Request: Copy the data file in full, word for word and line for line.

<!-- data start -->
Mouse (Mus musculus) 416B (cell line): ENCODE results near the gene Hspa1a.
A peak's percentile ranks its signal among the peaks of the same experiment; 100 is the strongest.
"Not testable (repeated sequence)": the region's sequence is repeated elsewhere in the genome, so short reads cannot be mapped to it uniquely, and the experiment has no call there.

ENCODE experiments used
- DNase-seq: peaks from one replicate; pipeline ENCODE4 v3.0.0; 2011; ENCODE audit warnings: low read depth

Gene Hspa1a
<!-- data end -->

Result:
Mouse (Mus musculus) 416B (cell line): ENCODE results near the gene Hspa1a.
A peak's percentile ranks its signal among the peaks of the same experiment; 100 is the strongest.
"Not testable (repeated sequence)": the region's sequence is repeated elsewhere in the genome, so short reads cannot be mapped to it uniquely, and the experiment has no call there.

ENCODE experiments used
- DNase-seq: peaks from one replicate; pipeline ENCODE4 v3.0.0; 2011; ENCODE audit warnings: low read depth

Gene Hspa1a